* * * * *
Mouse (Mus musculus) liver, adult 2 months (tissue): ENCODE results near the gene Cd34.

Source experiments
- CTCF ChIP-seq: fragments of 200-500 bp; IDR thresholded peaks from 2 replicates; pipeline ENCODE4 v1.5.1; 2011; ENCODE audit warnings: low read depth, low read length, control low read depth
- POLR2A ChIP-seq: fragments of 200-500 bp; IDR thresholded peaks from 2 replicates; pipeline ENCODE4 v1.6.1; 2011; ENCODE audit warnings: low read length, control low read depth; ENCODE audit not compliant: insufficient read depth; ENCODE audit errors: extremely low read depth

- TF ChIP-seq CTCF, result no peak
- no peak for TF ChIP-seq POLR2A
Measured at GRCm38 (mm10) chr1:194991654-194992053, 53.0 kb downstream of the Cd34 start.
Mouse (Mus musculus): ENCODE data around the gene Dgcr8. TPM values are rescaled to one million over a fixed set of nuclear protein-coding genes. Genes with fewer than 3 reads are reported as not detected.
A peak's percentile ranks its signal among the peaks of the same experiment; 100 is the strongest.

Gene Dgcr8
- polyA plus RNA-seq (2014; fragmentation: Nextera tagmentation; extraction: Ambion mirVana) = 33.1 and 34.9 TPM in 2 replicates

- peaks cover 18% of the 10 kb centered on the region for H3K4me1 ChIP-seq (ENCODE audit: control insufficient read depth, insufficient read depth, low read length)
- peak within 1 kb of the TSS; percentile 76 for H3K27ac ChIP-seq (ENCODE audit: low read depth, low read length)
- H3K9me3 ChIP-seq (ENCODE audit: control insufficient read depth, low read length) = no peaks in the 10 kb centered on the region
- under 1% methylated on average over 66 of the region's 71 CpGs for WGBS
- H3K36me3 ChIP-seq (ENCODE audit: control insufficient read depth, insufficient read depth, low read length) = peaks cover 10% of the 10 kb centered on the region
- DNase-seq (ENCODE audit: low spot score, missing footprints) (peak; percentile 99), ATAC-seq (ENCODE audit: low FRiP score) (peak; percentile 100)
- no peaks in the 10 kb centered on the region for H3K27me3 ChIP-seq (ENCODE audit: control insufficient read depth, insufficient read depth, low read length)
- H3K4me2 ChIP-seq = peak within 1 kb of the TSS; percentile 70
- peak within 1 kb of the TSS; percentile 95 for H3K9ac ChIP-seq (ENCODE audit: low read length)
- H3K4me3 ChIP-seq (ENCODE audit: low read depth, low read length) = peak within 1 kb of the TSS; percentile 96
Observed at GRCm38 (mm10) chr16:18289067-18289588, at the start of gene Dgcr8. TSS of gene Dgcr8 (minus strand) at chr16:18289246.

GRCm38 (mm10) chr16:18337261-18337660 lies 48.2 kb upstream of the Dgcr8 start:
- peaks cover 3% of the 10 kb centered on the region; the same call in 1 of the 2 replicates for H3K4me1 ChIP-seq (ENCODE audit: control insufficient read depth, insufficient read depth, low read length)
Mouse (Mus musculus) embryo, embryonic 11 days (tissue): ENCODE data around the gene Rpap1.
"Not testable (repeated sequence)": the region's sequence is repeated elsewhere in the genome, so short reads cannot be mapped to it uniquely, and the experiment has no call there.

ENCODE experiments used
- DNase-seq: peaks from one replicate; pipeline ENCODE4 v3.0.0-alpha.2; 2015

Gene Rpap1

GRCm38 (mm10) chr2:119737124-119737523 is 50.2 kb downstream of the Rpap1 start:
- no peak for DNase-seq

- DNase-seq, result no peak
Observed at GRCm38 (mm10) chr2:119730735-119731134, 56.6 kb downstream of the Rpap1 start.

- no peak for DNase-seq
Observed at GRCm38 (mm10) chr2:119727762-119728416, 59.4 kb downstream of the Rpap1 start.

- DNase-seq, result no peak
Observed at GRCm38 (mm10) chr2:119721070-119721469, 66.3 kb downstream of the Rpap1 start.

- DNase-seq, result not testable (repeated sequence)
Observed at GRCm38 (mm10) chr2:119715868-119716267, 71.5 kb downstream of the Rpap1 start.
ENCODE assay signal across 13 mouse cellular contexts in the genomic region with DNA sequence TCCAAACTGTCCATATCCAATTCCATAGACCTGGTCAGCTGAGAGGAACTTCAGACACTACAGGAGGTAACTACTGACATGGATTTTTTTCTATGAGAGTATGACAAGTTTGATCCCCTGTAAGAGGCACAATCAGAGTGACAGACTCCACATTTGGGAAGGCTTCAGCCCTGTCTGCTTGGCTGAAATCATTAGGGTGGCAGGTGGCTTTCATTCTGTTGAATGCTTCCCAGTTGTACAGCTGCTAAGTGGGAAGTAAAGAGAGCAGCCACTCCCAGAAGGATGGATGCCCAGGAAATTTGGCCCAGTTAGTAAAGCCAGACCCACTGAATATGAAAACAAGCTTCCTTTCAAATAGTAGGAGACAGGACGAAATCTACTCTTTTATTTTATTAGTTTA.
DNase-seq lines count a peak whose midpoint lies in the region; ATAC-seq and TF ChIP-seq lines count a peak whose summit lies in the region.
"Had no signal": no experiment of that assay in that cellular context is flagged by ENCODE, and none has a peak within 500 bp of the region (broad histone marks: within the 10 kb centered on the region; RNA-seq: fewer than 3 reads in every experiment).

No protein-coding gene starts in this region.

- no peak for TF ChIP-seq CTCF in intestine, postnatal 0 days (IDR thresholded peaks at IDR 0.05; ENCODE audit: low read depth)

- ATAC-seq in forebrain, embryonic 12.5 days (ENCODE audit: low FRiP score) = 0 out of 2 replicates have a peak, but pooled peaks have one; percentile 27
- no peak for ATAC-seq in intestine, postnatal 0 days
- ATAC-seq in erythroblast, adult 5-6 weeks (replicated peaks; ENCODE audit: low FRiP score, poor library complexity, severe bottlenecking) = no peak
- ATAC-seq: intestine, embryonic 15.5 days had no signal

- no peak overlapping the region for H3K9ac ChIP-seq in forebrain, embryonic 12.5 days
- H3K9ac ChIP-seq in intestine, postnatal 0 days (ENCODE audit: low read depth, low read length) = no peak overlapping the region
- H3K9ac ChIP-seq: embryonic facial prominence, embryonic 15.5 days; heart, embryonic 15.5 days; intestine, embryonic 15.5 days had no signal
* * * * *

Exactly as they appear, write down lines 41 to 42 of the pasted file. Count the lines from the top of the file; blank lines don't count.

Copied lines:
DNase-seq lines count a peak whose midpoint lies in the region; ATAC-seq and TF ChIP-seq lines count a peak whose summit lies in the region.
"Had no signal": no experiment of that assay in that cellular context is flagged by ENCODE, and none has a peak within 500 bp of the region (broad histone marks: within the 10 kb centered on the region; RNA-seq: fewer than 3 reads in every experiment).